"You don't know how right you are," said Indira. "That's how the biological system actually functions, and apparently needs to function," said Indira. "You should have studied medicine as I have. It's amazing what has come to light in recent years. Do you know what peptides are? Whatever arouses us sexually about one another begins with a built-in neurological response in the brain to visual and psychological patterns, including smell, touch, fantasies, hopes, dreams, experiences, and desires. When the external key matches the lock, which usually begins visually in some form, it unseals a peptide gland that pours messengers molecules into the bloodstream that 'broadcasts' them across the body. The peptides, in turn, mobilize whatever functions are designed into the human system for the unfolding occasion. Some of that can reach deep. It starts a kind of inner celebration at the biological level. That's why one of the four paths to Moksha is Kama, which our scriptures say we need to experience. And it truly does start in the mind. The celebration of Kama that is always rooted in the mind is getting the body organized for what lies ahead, like our house might be reorganized for a season of celebration. The biological excitement and celebration arouses a lot of things that up to them lay dormant. It makes us feel good. And so it should, because a lot of goods things are happening in the process of sexual arousal, and more so when the process is carried further. Sex peptides are interpreted by the body as good peptides. The cells in our body 'love' them. In fact they have built and maintain special receptors for them to catch them as they float along. The receptors of course also catch other things if they are not in use, such as food substances and oxygen and other nourishment that the cells require to maintain themselves. Researchers have found that when the sex peptides are no longer arriving, or arrive only on rare occasions, the receptors diminish. Then, when the cells divide and replicate, fewer and fewer receptors are formed. Over time this diminishing process causes a kind of internal starvation that makes the biology of the body increasingly vulnerable to all sorts of diseases, such as accelerated aging, risk of heart attack or stroke, the development of cancers, altzheimers, immune deficiencies, depression, visual deficiencies. There is a lot of evidence out there in the medical domain that supports that interconnection, drawn from wide-ranging studies. Bluntly put, the studies tell us that sex is good for us. Some researchers even say that sex is one of the best health maintenance agents that we've got. And the body, of course, lets us know that we need the process to function. Consequently it sends signals to the brain that sets up the psychological conditioning that urges us to arrange the circumstances that we need to make the process possible. Our sexual response is a kind of biological response to a unique type of 'hunger.' Only in the case of sex, which is the 'food' that satisfies the special hunger at the cellular level, the process of satisfying the hunger is of a different kind. Obviously there is a need for that 'hunger,' because if it wasn't for this complex form of neuro-biological hunger and the specific fulfillment that it requires, we wouldn't exist. Sex is our life. We all came to be in this world through the sexual process. But the process isn't something that we can turn on and of at will. Nevertheless, it requires to be maintained. The 'hunger' needs to be satisfied. We need to eat."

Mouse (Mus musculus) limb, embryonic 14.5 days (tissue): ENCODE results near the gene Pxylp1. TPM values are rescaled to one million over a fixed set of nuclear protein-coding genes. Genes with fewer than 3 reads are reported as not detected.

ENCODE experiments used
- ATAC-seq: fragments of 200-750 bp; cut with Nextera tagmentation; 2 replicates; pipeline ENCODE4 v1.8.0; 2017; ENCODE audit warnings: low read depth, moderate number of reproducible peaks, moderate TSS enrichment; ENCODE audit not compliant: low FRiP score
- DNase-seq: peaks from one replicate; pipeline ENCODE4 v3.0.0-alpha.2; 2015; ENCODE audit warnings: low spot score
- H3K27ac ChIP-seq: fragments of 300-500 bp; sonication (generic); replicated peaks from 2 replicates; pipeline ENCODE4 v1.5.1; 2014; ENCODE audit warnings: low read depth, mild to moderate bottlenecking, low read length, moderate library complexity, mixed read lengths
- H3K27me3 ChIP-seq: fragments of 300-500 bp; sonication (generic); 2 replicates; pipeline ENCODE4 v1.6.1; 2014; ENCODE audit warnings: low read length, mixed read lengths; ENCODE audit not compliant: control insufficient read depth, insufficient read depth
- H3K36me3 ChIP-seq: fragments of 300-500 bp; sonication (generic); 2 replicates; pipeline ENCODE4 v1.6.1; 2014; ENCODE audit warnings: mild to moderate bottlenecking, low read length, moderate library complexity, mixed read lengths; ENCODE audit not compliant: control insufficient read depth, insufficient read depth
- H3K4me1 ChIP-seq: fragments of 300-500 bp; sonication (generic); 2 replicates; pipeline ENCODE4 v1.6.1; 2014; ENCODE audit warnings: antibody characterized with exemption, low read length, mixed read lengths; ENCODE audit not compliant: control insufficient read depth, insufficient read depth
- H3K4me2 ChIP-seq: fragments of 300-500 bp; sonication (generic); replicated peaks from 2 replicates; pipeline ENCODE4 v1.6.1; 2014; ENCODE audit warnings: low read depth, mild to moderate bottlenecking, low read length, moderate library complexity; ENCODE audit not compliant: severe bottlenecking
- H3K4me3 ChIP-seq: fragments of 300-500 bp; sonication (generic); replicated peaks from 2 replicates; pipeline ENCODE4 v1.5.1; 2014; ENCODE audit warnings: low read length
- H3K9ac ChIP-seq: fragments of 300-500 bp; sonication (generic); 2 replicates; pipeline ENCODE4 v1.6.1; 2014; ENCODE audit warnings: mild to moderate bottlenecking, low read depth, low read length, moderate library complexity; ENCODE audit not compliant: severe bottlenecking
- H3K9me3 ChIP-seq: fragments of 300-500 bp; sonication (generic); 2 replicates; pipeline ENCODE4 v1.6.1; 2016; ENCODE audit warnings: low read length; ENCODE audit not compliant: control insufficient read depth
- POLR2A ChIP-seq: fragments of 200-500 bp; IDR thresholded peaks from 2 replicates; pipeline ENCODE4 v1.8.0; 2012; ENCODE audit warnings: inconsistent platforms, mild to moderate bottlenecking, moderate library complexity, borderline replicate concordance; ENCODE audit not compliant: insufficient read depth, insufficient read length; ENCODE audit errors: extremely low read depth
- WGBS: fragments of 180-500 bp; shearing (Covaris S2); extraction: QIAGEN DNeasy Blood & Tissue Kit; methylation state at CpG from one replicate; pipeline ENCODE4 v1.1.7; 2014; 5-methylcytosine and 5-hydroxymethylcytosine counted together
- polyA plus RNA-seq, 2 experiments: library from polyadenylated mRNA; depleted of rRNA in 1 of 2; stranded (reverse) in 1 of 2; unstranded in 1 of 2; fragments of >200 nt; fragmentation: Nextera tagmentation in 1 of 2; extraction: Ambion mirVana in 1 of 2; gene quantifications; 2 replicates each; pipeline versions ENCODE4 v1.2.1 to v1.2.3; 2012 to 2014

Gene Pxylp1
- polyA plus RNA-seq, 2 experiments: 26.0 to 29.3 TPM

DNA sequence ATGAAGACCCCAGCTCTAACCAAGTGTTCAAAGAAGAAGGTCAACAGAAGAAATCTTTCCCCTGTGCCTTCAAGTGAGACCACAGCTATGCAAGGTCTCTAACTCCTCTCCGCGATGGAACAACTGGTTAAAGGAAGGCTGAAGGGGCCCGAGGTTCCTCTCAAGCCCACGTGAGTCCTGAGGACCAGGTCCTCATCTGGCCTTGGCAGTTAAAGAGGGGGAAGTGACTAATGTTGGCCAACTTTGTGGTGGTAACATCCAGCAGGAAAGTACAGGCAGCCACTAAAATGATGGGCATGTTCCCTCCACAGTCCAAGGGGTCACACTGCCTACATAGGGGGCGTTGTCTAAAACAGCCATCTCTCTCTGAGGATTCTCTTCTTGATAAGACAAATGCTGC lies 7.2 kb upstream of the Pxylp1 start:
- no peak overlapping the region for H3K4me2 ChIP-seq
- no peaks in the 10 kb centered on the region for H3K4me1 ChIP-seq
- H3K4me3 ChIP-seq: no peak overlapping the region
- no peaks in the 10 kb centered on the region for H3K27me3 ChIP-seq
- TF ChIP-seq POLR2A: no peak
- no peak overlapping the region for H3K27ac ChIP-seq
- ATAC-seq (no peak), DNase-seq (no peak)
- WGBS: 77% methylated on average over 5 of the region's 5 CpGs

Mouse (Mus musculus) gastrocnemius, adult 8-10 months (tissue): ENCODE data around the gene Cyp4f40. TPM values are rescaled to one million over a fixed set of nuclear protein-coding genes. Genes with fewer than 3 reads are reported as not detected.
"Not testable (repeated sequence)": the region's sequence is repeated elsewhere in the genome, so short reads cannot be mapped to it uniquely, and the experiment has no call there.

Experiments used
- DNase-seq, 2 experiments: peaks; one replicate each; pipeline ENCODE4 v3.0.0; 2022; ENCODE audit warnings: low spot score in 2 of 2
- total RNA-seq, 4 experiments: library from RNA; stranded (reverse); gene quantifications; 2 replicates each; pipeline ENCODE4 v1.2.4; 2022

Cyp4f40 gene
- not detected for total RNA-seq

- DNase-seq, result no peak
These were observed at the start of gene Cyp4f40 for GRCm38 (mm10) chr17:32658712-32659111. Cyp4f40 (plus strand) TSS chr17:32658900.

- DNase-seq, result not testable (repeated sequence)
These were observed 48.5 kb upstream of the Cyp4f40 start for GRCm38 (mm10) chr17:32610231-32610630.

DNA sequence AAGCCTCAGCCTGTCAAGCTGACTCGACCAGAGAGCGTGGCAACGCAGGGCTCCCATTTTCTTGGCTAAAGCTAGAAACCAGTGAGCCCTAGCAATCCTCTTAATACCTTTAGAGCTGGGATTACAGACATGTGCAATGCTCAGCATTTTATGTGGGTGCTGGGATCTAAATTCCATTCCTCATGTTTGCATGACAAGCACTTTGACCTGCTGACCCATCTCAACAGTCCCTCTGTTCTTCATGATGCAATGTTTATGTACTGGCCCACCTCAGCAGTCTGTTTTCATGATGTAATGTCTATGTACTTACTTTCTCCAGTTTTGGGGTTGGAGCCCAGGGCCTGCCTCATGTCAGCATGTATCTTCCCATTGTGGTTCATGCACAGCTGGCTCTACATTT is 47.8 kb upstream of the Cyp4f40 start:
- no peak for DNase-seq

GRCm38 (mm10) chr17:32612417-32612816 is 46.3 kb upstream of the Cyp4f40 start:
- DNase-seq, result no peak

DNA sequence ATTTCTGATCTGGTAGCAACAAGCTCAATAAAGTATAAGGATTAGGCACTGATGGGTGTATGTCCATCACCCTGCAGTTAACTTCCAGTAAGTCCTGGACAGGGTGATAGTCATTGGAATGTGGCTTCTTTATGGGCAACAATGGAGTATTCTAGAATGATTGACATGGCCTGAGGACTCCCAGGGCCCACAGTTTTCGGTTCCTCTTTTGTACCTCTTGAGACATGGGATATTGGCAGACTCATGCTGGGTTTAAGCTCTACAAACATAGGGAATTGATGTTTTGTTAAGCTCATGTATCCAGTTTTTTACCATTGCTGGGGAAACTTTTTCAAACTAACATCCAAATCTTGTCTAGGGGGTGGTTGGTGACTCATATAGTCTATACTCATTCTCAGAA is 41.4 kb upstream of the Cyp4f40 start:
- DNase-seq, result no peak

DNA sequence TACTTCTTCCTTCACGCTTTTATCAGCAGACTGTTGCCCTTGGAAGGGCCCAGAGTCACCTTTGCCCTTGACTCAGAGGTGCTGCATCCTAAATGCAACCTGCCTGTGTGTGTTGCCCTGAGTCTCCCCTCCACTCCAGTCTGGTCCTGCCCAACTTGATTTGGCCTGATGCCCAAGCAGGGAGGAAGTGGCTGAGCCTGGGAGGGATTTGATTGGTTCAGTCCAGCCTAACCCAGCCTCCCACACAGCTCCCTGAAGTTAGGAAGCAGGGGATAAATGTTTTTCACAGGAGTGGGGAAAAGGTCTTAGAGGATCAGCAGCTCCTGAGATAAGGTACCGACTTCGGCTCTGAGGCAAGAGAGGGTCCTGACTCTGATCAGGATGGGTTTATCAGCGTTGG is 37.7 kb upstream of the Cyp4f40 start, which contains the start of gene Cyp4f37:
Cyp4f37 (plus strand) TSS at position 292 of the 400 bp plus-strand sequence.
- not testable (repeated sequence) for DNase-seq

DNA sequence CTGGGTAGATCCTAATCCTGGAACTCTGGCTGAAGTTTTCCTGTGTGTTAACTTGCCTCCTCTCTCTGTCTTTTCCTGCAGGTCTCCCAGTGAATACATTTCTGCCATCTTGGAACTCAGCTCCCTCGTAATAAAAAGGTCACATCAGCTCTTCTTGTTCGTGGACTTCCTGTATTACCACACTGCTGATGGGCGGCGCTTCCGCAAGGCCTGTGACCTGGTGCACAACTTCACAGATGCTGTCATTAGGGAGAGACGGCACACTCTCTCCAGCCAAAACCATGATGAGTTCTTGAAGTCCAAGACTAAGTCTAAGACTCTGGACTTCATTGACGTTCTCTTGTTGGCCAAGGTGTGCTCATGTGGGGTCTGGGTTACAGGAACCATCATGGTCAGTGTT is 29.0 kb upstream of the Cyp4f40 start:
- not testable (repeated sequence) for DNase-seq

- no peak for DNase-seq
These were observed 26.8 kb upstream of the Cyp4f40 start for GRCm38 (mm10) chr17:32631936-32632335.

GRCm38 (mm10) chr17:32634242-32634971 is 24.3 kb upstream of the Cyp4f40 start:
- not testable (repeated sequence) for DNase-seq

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from novels by Rolf A. F. Witzsche